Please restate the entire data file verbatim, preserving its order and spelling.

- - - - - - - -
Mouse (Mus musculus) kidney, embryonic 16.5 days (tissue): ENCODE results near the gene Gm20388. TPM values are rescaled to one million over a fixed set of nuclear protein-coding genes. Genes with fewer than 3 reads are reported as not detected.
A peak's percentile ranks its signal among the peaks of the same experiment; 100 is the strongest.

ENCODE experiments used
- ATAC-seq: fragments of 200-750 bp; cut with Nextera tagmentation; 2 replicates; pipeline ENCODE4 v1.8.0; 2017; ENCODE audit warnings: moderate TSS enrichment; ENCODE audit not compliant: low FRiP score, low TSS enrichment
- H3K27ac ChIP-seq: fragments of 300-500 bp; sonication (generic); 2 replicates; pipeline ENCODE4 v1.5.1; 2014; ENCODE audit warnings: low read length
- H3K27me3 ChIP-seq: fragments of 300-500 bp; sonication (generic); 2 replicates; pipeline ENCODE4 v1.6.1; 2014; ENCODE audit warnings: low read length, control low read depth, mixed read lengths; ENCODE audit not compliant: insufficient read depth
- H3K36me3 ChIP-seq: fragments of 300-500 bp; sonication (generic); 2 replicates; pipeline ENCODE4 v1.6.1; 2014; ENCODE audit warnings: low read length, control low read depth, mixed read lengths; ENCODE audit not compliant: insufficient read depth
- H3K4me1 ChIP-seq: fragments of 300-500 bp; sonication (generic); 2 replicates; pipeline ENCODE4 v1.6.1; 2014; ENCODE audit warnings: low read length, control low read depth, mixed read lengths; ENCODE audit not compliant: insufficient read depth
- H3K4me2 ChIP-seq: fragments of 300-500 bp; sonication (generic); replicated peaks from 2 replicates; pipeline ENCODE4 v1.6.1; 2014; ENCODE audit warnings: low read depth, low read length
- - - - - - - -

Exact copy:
Mouse (Mus musculus) kidney, embryonic 16.5 days (tissue): ENCODE results near the gene Gm20388. TPM values are rescaled to one million over a fixed set of nuclear protein-coding genes. Genes with fewer than 3 reads are reported as not detected.
A peak's percentile ranks its signal among the peaks of the same experiment; 100 is the strongest.

ENCODE experiments used
- ATAC-seq: fragments of 200-750 bp; cut with Nextera tagmentation; 2 replicates; pipeline ENCODE4 v1.8.0; 2017; ENCODE audit warnings: moderate TSS enrichment; ENCODE audit not compliant: low FRiP score, low TSS enrichment
- H3K27ac ChIP-seq: fragments of 300-500 bp; sonication (generic); 2 replicates; pipeline ENCODE4 v1.5.1; 2014; ENCODE audit warnings: low read length
- H3K27me3 ChIP-seq: fragments of 300-500 bp; sonication (generic); 2 replicates; pipeline ENCODE4 v1.6.1; 2014; ENCODE audit warnings: low read length, control low read depth, mixed read lengths; ENCODE audit not compliant: insufficient read depth
- H3K36me3 ChIP-seq: fragments of 300-500 bp; sonication (generic); 2 replicates; pipeline ENCODE4 v1.6.1; 2014; ENCODE audit warnings: low read length, control low read depth, mixed read lengths; ENCODE audit not compliant: insufficient read depth
- H3K4me1 ChIP-seq: fragments of 300-500 bp; sonication (generic); 2 replicates; pipeline ENCODE4 v1.6.1; 2014; ENCODE audit warnings: low read length, control low read depth, mixed read lengths; ENCODE audit not compliant: insufficient read depth
- H3K4me2 ChIP-seq: fragments of 300-500 bp; sonication (generic); replicated peaks from 2 replicates; pipeline ENCODE4 v1.6.1; 2014; ENCODE audit warnings: low read depth, low read length